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Educational Projects Benefit Poor Students

High schools in 12 more coastal Chinese cities will recruit students from Xinjiang Uygur Autonomous Region in the country's northwest, a regional official said on Tuesday.

Nur Bekri, Deputy Party Secretary of Xinjiang, said that cities in Guangdong, Jiangsu, Zhejiang and Fujian provinces will run special programs for students from Xinjiang with the approval of the Ministry of Education.

This means that a total of 24 cities in economically developed areas will have Xinjiang Classes, a program originally launched in 2000. With the expansion 5,000 students are expected to be able to enroll annually from 2007.

The program targets children of farming and herding families from Xinjiang's many ethnic minorities. The region lags behind the country's coastal areas in education because of relatively slow economic development.

Nur Bekri said the promotion of special school programs for Xinjiang children in economically developed cities is a significant step to boost the social development of the region.

Meanwhile, Project Hope announced that it has enabled more than 2.6 million dropouts in China's poorer rural areas to return to school and continue their education since its launch in October 1989.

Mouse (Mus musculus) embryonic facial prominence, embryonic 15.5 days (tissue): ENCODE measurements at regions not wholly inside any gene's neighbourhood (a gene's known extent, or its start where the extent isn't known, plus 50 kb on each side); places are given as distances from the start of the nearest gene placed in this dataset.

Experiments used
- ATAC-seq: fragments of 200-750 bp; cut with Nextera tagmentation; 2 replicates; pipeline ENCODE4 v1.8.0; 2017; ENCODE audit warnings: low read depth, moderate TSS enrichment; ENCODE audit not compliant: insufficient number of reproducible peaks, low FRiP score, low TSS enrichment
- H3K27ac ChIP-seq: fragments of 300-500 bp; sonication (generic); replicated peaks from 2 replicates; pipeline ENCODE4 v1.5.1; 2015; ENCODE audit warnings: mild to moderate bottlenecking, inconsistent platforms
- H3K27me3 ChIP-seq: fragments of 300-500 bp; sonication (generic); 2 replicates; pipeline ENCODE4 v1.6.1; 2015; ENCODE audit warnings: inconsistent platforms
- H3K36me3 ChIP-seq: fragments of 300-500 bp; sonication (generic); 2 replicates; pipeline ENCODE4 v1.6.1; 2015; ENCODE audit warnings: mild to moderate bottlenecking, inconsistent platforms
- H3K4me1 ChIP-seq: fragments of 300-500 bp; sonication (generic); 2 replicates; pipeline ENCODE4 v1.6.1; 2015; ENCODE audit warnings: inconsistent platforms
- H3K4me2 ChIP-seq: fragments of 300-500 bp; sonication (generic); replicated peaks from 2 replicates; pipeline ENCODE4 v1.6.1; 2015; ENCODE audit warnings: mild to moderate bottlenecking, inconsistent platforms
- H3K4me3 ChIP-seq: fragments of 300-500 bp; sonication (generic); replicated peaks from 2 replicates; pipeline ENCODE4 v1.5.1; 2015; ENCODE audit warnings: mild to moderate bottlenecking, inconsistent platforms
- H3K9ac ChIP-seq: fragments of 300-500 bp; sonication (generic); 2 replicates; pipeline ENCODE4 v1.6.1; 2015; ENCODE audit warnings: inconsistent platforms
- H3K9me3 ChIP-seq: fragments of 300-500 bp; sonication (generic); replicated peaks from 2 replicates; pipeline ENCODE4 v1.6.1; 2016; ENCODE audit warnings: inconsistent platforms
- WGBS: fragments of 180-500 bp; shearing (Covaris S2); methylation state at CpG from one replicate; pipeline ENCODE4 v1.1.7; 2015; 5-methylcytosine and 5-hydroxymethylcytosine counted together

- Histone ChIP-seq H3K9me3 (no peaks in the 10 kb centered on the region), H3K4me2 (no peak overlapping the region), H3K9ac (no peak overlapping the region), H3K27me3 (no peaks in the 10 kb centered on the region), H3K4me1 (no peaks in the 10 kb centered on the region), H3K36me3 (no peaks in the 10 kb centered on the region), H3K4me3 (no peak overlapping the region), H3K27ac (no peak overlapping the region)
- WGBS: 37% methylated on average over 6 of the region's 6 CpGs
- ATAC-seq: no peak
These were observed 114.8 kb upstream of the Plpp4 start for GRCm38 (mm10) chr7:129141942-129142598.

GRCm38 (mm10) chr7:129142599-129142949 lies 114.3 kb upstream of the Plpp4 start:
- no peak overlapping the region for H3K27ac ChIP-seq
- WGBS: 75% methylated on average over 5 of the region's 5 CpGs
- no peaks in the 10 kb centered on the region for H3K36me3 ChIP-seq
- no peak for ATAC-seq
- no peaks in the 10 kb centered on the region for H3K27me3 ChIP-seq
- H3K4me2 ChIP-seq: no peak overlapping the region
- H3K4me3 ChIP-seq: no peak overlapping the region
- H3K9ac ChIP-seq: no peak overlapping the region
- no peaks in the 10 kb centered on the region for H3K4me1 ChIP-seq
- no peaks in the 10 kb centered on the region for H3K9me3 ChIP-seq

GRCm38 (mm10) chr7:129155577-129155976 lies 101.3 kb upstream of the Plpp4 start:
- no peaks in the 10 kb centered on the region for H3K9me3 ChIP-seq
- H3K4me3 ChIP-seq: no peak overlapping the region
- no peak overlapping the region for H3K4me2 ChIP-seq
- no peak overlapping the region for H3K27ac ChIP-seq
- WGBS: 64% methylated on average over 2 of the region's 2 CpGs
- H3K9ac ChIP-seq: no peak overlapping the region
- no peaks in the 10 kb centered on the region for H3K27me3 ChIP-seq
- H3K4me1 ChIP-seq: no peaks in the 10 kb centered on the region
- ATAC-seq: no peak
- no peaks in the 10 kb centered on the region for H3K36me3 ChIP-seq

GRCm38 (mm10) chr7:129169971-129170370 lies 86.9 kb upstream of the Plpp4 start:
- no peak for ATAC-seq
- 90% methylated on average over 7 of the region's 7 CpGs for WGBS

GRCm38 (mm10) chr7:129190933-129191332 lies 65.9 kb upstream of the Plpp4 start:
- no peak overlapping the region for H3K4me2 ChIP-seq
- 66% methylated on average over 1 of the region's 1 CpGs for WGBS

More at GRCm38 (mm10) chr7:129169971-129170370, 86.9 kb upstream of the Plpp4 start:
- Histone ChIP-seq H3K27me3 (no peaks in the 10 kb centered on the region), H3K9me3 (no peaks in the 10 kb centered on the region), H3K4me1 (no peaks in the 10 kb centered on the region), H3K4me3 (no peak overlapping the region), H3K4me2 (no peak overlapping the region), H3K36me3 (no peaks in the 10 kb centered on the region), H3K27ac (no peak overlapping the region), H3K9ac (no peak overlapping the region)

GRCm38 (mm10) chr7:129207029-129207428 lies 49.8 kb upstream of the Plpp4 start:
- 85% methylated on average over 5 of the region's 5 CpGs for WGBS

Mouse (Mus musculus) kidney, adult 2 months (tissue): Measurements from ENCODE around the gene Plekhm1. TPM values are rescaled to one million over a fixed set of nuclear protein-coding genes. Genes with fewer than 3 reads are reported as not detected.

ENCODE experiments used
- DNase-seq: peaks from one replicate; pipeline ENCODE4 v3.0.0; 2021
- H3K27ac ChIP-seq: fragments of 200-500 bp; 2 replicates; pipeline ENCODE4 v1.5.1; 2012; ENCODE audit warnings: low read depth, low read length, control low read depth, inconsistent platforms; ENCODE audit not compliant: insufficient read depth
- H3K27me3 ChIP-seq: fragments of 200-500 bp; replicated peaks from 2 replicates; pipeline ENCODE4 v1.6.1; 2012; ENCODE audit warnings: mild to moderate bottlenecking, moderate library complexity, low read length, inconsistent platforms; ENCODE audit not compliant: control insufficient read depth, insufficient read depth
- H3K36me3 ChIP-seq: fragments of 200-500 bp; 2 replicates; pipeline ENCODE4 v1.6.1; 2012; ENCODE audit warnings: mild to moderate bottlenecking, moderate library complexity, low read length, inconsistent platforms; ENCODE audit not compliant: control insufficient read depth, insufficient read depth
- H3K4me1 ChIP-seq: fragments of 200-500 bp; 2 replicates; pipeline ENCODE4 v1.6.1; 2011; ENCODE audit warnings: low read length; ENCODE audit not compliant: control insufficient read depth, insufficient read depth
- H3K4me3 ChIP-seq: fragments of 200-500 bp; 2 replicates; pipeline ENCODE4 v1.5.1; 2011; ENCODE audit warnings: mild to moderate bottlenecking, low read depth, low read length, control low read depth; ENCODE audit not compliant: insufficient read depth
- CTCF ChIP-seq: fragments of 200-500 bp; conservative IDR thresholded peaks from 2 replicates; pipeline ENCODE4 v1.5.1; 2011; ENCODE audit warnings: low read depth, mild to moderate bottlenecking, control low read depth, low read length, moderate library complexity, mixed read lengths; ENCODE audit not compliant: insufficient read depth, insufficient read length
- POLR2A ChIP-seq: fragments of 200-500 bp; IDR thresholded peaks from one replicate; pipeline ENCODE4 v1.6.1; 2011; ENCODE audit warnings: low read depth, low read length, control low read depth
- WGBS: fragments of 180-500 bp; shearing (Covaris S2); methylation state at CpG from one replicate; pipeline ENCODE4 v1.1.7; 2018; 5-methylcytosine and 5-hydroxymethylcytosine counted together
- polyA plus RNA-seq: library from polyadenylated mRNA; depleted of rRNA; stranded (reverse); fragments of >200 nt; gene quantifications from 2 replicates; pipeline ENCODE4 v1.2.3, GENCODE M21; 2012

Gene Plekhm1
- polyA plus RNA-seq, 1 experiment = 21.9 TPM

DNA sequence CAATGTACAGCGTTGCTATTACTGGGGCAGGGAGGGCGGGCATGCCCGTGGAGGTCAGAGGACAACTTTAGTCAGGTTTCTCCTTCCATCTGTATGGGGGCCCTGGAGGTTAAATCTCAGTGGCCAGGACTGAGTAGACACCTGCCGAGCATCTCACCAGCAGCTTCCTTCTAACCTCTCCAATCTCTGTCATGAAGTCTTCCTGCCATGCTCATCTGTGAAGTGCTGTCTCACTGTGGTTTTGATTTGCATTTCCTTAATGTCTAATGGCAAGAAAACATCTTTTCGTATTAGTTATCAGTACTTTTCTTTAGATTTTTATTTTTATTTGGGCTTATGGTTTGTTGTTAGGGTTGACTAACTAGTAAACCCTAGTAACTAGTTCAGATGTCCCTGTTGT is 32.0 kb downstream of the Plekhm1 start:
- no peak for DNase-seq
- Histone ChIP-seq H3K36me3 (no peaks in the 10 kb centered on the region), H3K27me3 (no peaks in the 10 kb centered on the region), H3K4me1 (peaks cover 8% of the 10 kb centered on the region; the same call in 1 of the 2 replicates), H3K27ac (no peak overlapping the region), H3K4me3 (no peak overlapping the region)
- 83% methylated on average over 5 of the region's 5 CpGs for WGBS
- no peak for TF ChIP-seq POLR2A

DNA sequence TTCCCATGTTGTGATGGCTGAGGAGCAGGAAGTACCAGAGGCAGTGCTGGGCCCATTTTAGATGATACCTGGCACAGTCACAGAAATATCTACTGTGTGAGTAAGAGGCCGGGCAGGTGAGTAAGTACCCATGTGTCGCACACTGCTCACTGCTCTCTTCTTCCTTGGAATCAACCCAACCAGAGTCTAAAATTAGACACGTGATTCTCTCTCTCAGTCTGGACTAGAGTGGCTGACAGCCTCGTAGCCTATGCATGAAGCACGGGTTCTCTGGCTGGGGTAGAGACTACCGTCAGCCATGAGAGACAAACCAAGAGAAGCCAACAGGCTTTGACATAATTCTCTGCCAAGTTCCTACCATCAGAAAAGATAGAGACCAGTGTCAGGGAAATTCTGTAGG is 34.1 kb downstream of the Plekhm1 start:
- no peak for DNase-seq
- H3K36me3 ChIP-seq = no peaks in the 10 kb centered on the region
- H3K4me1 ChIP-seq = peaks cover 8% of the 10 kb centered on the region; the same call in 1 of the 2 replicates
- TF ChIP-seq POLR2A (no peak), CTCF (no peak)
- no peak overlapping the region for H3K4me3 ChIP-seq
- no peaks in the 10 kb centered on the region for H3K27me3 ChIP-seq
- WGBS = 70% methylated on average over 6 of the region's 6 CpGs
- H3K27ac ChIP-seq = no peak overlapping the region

Tu Meng, Deputy Secretary-General of the China Youth Development Foundation (CYDF), said a total of 11,000 Project Hope primary schools have been set up in the countryside since the first one opened in eastern Anhui Province.
The project also plans to fund 15,000 students from migrant worker families in 27 cities like Beijing, Shanghai, Shenzhen and Nanjing to go to school during the second half of this year.

The project has improved education conditions in China's poorest areas and provided opportunities to millions of school-age children, according to statistics from CYDF.
China faces serious challenges in providing universal education to its population of 1.3 billion and particularly to its rural population despite steady progress over recent years.
In some outlying regions, including many areas inhabited by ethnic minorities, many children of needy families still cannot afford to go to school and every year about one million pupils drop out to help support their family.
Since its inauguration, Project Hope has received more than 2.2 billion yuan (US$265 million) in donations from domestic and overseas sources including individuals, government organizations and major transnational corporations.

(Xinhua News Agency, China Daily October 14, 2004)

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